The three in the picture made it out to the event and ran. Our youngest ran in the Kiddie K, while our 2 adults ran the 5K, finishing quite early.
A short way into her race, the little one said “I’m tired of this running thing”. We hear you, kiddo! Sometimes us survivors get tired of the running thing, too. Tired of being reminded of the assault, tired of working on healing, tired of the random moments of fear that seem to pop up out of nowhere, tired of wondering if it will happen again, tired of figuring out how to regain a sense of normal after tragedy, tired of thinking about it all.
Yet, at the end of the race she told us “I ran the whole way, I didn’t walk at all!” And she was proud.
That pride is how we feel about survivors who keep on going. We’re proud that you face another day, that you keep on going even when you wish you could turn back time. We’re proud that you move on, deciding that evil won’t win. Through our participation in this event and through the scarves we make, we are attempting to let you know we’re proud of you and we’re standing by your side.
Saturday’s event was a chance to join together to support survivors. It’s also a chance to remind our community that we can make a difference. Not only can we stand with survivors, but we can work on teaching each other that kindness is valuable, that assault isn’t ok. Five of us have new t-shirts to wear. They’re grey with orange text that says “sexual assault isn’t OK”. We’ll wear them proudly this year as a reminder of a successful race, and as a reminder that we can all work together to support survivors and stop this violence.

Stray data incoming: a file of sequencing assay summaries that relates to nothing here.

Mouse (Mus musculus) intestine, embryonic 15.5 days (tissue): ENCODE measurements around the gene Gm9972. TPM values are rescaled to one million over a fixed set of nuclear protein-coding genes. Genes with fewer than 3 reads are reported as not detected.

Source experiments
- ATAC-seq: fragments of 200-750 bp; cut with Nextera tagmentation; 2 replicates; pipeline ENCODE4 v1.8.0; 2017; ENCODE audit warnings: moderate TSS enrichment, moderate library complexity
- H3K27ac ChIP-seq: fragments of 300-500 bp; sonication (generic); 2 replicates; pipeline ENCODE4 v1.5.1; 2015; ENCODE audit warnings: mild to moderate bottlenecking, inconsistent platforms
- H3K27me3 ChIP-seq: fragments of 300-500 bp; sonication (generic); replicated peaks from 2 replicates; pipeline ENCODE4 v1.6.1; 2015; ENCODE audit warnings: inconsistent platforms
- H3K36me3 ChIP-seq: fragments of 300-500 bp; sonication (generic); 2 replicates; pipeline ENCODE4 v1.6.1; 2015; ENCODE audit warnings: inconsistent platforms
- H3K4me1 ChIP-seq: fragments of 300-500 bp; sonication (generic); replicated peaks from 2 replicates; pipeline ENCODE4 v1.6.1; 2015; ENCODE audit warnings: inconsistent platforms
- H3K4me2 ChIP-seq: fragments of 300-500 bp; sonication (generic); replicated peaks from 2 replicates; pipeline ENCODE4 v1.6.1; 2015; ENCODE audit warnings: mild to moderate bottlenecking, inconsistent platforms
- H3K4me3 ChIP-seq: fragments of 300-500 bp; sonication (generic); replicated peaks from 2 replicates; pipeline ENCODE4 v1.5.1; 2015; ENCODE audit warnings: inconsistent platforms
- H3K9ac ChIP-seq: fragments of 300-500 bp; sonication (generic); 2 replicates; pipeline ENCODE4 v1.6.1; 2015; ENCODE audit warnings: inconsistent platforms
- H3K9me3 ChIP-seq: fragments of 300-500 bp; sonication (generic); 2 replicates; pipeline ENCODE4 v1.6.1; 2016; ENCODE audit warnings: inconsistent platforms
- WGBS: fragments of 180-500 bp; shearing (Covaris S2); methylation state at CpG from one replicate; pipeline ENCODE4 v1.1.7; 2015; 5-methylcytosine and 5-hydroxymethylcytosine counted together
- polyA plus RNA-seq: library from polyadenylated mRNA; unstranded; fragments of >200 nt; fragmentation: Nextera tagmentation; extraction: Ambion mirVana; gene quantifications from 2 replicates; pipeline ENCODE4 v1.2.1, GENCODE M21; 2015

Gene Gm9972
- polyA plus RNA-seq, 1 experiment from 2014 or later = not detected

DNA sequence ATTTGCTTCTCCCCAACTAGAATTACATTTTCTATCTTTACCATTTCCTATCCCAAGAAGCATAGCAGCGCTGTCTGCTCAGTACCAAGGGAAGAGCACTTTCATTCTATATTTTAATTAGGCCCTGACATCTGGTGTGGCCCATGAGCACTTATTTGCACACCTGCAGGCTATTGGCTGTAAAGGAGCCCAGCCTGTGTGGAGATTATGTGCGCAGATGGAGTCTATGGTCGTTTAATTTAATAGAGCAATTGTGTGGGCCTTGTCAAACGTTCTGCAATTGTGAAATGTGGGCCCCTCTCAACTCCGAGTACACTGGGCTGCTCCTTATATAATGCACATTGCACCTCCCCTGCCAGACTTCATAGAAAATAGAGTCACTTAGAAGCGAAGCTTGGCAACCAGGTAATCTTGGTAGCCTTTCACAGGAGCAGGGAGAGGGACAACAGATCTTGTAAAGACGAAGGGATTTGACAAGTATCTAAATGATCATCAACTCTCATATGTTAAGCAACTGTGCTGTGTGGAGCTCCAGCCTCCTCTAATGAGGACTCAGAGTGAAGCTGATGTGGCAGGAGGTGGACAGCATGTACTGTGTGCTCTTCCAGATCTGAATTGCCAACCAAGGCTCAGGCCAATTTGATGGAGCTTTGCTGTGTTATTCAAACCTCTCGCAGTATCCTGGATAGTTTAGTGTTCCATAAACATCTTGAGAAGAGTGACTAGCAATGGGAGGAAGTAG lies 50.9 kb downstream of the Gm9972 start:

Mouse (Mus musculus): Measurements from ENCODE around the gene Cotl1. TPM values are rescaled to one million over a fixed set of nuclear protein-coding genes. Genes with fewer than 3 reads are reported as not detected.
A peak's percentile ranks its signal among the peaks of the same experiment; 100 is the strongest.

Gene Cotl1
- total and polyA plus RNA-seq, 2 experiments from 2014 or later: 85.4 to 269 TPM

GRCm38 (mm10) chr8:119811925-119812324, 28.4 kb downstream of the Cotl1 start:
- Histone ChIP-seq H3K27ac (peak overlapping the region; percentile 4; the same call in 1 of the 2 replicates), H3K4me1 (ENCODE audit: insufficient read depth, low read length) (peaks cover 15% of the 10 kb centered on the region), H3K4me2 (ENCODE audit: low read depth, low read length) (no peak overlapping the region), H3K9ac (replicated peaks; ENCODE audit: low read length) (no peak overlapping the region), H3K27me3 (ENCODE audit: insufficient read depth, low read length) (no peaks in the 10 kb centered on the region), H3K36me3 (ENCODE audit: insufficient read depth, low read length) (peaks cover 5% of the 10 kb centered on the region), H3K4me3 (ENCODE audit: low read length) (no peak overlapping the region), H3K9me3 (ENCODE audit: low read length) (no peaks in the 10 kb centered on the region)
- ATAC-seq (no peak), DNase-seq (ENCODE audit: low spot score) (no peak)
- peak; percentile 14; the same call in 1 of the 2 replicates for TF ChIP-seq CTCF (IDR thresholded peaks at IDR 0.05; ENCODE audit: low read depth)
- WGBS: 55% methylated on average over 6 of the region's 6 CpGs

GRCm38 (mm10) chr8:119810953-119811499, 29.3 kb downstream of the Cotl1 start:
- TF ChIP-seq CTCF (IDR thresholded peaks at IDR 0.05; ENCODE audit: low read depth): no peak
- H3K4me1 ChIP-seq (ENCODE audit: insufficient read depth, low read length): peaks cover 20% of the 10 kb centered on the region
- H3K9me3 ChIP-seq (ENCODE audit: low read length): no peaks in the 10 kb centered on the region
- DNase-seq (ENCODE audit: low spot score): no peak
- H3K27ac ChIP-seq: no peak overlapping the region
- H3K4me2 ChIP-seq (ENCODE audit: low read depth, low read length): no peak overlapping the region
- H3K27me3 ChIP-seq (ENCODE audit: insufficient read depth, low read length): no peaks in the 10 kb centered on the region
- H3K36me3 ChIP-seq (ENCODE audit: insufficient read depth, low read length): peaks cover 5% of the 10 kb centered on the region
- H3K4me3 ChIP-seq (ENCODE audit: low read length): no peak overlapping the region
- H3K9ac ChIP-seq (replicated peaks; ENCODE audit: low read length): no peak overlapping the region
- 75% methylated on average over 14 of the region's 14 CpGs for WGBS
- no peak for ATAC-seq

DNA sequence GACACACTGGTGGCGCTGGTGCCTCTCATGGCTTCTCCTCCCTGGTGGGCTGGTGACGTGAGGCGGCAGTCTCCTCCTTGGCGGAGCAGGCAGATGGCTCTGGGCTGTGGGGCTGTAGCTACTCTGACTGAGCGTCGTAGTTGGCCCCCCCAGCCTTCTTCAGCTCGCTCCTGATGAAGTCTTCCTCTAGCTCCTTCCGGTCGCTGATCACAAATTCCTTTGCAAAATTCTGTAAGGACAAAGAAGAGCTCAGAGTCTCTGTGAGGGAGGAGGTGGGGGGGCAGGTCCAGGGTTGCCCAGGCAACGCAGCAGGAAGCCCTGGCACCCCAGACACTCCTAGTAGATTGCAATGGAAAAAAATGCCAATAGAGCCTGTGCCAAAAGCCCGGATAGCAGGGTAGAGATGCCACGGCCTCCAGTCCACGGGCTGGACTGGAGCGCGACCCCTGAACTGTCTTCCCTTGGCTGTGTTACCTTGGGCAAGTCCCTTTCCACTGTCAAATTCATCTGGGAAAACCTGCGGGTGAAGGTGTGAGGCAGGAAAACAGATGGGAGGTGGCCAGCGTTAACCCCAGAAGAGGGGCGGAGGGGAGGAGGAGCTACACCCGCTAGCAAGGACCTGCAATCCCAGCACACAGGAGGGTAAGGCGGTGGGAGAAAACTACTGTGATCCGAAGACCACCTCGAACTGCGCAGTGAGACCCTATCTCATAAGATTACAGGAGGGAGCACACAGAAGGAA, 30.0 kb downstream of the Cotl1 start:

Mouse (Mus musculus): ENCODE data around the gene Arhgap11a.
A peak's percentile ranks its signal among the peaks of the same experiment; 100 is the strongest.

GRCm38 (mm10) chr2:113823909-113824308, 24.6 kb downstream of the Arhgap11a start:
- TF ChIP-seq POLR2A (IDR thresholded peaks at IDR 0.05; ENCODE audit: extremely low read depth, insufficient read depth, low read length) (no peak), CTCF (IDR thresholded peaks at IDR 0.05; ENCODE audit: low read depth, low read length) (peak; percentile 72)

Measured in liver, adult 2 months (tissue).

To the five who participated this year (and those that joined their fundraising efforts): Thank you!
We’re already looking forward to next year and hope you can join us!
We have a sweet volunteer that I’d like to share a bit about. She began working with us in January of 2011. Though she lives in another state she has faithfully made scarves with us for 5 years. She heard about Threads of Compassion OKC from her daughter here in Edmond and was happy to join in.
This photo includes some of her beautiful work, with her most recent donation she passed the 600 mark. Yes, 600 scarves donated by one volunteer! Amazing, huh?
What’s even more amazing is that she had a stroke a year and a half ago. Her right side was affected and she was initially unable to crochet. The use of her fingers and hand were the last things to come back. After a lot of therapy and hard work she says that she is so grateful to God that she can still crochet and quilt like she used to. Crocheting was great therapy for her and she just loves making scarves for the group.
Thank you sweet lady from another state! We appreciate you and look forward to many more years of working together. You have been a blessing to this project.
Here’s a thank you card we received from one of the advocates who supports victims during exams following assaults.
We wanted to be sure you know that the work you’re doing is making a difference. Please read below to hear directly from them:
It must be hard looking from the outside in, how do these scarves help – what do they do for a victim. One story of “A Victim & A Scarf”
After the support one victim received during her SANE exam, she said as she picked her scarf, “Everytime I put this on, I will remember all the survivors before me; and their hands have woven me a scarf of overcoming.”